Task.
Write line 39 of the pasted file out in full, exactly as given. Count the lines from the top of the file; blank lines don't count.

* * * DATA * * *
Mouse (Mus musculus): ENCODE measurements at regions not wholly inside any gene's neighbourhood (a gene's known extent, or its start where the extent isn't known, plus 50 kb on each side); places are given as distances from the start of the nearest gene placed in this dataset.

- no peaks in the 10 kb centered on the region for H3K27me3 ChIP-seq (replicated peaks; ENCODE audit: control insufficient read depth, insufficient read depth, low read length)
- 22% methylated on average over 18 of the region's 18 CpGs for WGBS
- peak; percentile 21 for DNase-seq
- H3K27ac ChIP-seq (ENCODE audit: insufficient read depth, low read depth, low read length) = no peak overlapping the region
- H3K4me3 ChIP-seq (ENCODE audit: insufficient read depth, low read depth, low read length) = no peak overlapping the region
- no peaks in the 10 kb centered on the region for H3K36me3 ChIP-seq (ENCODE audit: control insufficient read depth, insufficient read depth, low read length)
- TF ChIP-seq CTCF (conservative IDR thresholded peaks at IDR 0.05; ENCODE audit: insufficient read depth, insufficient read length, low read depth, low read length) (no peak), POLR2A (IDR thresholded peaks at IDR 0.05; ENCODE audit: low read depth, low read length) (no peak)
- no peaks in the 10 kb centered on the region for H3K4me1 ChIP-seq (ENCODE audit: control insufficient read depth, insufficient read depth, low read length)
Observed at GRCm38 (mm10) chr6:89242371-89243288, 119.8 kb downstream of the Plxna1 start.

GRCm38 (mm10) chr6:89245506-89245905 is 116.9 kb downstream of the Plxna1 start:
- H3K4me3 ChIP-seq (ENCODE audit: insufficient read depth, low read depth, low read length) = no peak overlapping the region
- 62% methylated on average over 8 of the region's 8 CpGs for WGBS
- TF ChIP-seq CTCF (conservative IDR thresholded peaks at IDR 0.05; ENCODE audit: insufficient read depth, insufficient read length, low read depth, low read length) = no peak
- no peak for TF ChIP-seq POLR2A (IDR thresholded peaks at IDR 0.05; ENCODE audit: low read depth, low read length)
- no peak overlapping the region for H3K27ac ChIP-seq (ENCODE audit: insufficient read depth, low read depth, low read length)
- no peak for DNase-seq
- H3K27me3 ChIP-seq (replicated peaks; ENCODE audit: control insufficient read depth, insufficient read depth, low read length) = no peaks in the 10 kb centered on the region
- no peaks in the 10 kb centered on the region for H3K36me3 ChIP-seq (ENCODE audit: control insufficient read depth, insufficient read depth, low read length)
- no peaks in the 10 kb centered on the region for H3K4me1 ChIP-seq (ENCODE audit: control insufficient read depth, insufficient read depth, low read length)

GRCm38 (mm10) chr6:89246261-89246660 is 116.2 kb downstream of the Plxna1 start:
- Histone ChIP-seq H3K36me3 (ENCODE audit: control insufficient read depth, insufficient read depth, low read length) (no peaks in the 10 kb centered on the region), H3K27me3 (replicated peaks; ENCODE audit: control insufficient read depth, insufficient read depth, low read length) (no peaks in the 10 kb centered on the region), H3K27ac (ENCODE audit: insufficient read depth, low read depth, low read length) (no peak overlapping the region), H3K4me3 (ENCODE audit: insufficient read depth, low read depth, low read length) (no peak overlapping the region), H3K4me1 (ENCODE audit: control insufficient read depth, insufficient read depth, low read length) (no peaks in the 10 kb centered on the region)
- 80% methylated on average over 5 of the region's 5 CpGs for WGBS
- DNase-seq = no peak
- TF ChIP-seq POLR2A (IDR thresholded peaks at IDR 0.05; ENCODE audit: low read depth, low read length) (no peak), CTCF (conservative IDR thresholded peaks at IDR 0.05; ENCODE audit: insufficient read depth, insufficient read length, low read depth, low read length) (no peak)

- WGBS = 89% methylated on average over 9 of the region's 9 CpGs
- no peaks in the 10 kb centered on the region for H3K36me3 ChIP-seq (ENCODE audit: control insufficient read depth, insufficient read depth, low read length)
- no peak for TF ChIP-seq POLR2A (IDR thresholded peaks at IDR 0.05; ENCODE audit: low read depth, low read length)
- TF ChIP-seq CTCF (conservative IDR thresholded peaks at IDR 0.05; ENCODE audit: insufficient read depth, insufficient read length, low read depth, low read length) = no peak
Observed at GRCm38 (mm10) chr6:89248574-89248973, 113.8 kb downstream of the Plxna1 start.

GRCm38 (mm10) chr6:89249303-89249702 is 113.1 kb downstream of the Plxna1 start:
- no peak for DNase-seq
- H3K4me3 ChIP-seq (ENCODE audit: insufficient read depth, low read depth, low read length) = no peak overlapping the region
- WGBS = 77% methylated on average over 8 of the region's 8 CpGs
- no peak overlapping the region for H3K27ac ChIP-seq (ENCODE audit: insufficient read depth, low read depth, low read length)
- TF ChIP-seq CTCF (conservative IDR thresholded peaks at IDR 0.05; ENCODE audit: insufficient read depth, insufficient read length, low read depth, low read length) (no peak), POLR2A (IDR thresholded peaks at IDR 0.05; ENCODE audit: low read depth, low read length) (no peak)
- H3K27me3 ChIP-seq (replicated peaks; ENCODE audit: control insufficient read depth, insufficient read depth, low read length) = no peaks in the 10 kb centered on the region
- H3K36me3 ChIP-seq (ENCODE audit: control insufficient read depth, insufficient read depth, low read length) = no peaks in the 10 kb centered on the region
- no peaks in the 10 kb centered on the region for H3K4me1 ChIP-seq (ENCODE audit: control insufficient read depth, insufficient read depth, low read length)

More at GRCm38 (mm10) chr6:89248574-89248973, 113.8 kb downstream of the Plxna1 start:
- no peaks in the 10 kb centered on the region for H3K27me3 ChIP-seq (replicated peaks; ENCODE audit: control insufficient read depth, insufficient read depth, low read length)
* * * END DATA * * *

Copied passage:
- no peaks in the 10 kb centered on the region for H3K4me1 ChIP-seq (ENCODE audit: control insufficient read depth, insufficient read depth, low read length)